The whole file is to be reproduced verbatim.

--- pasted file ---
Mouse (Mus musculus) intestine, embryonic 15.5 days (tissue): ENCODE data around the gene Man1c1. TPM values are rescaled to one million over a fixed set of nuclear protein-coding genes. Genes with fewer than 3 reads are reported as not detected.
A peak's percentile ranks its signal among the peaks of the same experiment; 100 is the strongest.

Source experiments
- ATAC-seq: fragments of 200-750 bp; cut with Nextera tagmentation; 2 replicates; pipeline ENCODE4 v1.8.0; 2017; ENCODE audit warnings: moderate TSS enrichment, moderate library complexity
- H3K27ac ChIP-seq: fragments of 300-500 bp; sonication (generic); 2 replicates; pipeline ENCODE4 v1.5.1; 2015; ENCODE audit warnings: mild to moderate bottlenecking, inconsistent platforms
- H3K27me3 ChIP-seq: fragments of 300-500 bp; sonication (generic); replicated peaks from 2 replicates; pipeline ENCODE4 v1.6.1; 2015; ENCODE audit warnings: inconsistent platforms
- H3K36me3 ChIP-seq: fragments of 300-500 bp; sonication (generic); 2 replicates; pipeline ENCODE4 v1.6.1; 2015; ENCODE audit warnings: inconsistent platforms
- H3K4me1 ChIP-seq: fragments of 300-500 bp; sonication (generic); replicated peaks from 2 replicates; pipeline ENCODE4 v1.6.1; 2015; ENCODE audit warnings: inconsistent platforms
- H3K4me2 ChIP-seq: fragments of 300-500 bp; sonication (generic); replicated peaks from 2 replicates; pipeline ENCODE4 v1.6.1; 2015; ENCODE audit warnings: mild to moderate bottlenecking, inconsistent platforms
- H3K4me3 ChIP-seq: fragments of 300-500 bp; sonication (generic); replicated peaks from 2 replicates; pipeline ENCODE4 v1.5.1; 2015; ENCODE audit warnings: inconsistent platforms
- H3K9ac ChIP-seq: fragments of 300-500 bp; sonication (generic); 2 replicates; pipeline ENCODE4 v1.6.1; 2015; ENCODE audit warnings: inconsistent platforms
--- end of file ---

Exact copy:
Mouse (Mus musculus) intestine, embryonic 15.5 days (tissue): ENCODE data around the gene Man1c1. TPM values are rescaled to one million over a fixed set of nuclear protein-coding genes. Genes with fewer than 3 reads are reported as not detected.
A peak's percentile ranks its signal among the peaks of the same experiment; 100 is the strongest.

Source experiments
- ATAC-seq: fragments of 200-750 bp; cut with Nextera tagmentation; 2 replicates; pipeline ENCODE4 v1.8.0; 2017; ENCODE audit warnings: moderate TSS enrichment, moderate library complexity
- H3K27ac ChIP-seq: fragments of 300-500 bp; sonication (generic); 2 replicates; pipeline ENCODE4 v1.5.1; 2015; ENCODE audit warnings: mild to moderate bottlenecking, inconsistent platforms
- H3K27me3 ChIP-seq: fragments of 300-500 bp; sonication (generic); replicated peaks from 2 replicates; pipeline ENCODE4 v1.6.1; 2015; ENCODE audit warnings: inconsistent platforms
- H3K36me3 ChIP-seq: fragments of 300-500 bp; sonication (generic); 2 replicates; pipeline ENCODE4 v1.6.1; 2015; ENCODE audit warnings: inconsistent platforms
- H3K4me1 ChIP-seq: fragments of 300-500 bp; sonication (generic); replicated peaks from 2 replicates; pipeline ENCODE4 v1.6.1; 2015; ENCODE audit warnings: inconsistent platforms
- H3K4me2 ChIP-seq: fragments of 300-500 bp; sonication (generic); replicated peaks from 2 replicates; pipeline ENCODE4 v1.6.1; 2015; ENCODE audit warnings: mild to moderate bottlenecking, inconsistent platforms
- H3K4me3 ChIP-seq: fragments of 300-500 bp; sonication (generic); replicated peaks from 2 replicates; pipeline ENCODE4 v1.5.1; 2015; ENCODE audit warnings: inconsistent platforms
- H3K9ac ChIP-seq: fragments of 300-500 bp; sonication (generic); 2 replicates; pipeline ENCODE4 v1.6.1; 2015; ENCODE audit warnings: inconsistent platforms